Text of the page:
Greek: καρδία (kardia), ψυχή (psychē), διάνοια (dianoia), ἰσχύς (ischys)
English: heart, soul, mind/understanding, strength
by Mark D. Taylor, NLT Bible Translation Committee
As recorded in Matthew 22:34-40 and Mark 12:28-31, one of the Pharisees questioned Jesus regarding which commandment in the law of Moses was most important. Jesus quoted from Deuteronomy 6:5 in his reply. In Matthew, Jesus’ response is stated as “You must love the lord your God with all your heart (kardia), all your soul (psyche), and all your mind (dianoia)” (Matt 22:37). But in Mark 12:30 Jesus’ response reads, “You must love the lord your God with all your heart (kardia), all your soul (psyche), all your mind (dianoia), and all your strength (ischys).” This raises the question: Did Jesus use three attributes of the human person or four as he quoted from Deuteronomy. Let’s line these passages up, along with Deuteronomy 6:5, for easy comparison:
|Deut 6:5||. . . with all your heart, all your soul,||and all your strength|
|Matt 22:37||. . . with all your heart, all your soul,||and all your mind|
|Mark 12:30||. . . with all your heart, all your soul,||all your mind,||and all your strength|
Deuteronomy uses the terms heart, soul, and strength, which seem to reflect the entirety of the human person. But why does Matthew use mind and not strength? And why does Mark include the term mind along with the three terms from Deuteronomy?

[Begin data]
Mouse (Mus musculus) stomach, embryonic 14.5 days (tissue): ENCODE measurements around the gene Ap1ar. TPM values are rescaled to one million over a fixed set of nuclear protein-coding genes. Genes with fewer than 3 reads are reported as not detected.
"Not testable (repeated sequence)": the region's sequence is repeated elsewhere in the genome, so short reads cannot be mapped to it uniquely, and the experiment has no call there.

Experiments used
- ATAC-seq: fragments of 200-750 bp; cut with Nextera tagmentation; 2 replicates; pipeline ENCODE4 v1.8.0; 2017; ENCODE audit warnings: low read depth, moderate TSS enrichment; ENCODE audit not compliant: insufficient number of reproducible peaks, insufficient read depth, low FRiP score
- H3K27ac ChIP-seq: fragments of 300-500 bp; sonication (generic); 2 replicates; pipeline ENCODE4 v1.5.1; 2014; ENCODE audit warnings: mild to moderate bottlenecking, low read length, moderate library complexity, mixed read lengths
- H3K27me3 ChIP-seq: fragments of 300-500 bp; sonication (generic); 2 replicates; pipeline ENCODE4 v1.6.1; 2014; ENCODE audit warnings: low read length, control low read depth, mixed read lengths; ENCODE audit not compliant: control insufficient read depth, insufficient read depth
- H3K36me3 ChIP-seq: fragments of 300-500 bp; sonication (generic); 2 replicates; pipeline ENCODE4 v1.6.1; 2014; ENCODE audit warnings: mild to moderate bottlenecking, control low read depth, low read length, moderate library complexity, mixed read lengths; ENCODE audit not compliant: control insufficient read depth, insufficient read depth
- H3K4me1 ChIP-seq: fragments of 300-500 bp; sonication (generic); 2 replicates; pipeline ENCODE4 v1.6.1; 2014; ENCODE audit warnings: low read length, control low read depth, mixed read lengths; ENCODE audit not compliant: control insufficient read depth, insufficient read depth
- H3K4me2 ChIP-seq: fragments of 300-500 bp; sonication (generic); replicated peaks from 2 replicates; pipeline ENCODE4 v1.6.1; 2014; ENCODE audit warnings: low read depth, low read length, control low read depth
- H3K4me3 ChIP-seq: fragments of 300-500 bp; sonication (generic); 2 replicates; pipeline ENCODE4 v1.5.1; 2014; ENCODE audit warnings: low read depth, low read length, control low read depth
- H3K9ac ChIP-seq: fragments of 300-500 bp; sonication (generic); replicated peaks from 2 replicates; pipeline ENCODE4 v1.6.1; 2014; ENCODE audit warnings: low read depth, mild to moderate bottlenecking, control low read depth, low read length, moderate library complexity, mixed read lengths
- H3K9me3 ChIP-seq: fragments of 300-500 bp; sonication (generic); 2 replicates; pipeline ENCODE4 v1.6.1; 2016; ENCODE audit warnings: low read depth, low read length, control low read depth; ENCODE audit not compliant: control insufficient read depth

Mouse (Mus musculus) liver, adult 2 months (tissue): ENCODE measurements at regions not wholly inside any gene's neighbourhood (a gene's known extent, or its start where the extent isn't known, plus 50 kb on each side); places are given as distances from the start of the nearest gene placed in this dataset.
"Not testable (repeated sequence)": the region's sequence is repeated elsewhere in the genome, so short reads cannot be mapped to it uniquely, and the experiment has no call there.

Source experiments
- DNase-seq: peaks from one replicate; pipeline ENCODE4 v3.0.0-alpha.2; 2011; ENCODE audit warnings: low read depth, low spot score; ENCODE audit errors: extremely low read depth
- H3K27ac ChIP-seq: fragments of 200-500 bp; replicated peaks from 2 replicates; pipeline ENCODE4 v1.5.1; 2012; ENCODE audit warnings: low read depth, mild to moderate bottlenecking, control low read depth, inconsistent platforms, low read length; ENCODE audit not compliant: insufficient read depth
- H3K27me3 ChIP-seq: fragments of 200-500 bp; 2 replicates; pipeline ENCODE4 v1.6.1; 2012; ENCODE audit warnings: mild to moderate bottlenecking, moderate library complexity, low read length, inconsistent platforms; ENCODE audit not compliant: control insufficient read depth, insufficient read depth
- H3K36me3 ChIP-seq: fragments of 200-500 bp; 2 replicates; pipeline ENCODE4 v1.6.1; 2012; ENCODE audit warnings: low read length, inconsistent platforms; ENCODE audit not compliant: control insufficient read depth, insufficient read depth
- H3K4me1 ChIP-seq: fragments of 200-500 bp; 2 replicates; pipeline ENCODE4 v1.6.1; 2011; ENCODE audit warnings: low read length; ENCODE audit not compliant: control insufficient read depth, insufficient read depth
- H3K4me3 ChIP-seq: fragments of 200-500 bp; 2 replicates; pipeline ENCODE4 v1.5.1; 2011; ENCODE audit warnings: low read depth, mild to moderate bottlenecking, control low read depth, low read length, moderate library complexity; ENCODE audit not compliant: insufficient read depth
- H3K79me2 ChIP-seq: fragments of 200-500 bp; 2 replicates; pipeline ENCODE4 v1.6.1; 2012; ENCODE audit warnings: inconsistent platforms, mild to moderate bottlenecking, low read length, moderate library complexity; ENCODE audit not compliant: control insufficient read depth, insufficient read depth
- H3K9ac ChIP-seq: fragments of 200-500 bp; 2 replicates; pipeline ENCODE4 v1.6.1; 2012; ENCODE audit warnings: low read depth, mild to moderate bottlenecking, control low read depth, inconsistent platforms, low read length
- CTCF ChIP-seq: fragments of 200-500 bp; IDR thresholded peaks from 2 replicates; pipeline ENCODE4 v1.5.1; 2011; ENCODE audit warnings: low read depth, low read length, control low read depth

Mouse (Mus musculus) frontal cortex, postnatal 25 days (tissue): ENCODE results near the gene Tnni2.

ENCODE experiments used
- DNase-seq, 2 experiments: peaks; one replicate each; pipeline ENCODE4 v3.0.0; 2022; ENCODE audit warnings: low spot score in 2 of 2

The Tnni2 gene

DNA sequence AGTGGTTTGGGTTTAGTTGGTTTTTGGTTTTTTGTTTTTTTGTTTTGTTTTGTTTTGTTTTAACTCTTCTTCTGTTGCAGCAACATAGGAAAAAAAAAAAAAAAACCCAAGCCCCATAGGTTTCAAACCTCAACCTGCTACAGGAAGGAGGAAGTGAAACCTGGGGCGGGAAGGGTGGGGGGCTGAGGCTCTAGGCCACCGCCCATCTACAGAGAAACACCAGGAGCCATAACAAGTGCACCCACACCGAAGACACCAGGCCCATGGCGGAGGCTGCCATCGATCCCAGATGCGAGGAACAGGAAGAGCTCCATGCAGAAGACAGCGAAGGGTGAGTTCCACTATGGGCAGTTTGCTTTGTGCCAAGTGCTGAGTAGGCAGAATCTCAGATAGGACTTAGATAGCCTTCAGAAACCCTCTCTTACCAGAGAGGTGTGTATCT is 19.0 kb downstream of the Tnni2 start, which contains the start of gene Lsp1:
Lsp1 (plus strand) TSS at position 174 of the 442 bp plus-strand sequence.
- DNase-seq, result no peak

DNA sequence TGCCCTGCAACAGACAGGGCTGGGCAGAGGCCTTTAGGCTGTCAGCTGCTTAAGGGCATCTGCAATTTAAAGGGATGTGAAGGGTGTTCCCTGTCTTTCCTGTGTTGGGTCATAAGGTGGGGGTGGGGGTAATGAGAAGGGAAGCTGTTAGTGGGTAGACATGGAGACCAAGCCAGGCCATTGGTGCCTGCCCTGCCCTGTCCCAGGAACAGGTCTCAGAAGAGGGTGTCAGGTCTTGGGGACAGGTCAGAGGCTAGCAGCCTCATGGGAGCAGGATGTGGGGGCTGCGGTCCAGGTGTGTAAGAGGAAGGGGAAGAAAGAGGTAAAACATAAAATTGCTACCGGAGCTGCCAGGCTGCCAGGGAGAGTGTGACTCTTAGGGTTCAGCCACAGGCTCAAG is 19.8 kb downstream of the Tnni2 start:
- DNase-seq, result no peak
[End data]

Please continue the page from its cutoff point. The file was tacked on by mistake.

The issue is complicated by the different languages at play. Deuteronomy, as part of the Old Testament, was written in Hebrew (so the NLT rendering of Deuteronomy 6:5 is a translation from Hebrew to English). Jesus, quoting from the Hebrew Scriptures, was probably speaking in Aramaic, a language closely related to Hebrew that had become the lingua franca in the area during Persian rule. Meanwhile, the New Testament was written in Greek, so when Matthew and Mark wrote their Gospels, they were recording Jesus’ words as though he had been speaking in Greek.
In the Hebrew text of Deuteronomy 6:5, the terms used are lebab (typically “heart,” but it could also refer to the source of one’s thinking, i.e., “mind”), nephesh (“soul,” “self,” or “life”), and me’od (an intensifying adjective that means “much” or “great” or “very”). So a more literal translation of the Deuteronomy passage might be “with all your heart, all your soul, and everything about you.” When the Hebrew Scriptures were first translated into Greek in the Septuagint, the Greek translators rendered me’od as dunamis (“power” or “strength”). Mark used ischys (“strength”), essentially a synonym of dunamis, and both Matthew and Mark included dianoia (“mind”). Some scholars suggest that Matthew used three terms (as opposed to Mark’s four) out of an awareness that Deuteronomy 6:5 contains only three terms.
We don’t know if Jesus used three or four words in Aramaic. Regardless, it seems that different—though related—terms in each of these languages could be employed to convey the overall sense of the entirety of a person. That is the underlying message. With everything we are and everything we have, we are to worship and love the Lord our God.
May we heed the words of this “greatest commandment,” worshiping and loving the Lord with our heart (i.e., our emotions and our will), our soul (i.e., the inner person), our mind (i.e., our intellect and reasoning), and our strength (i.e., our physical bodies and everything we own).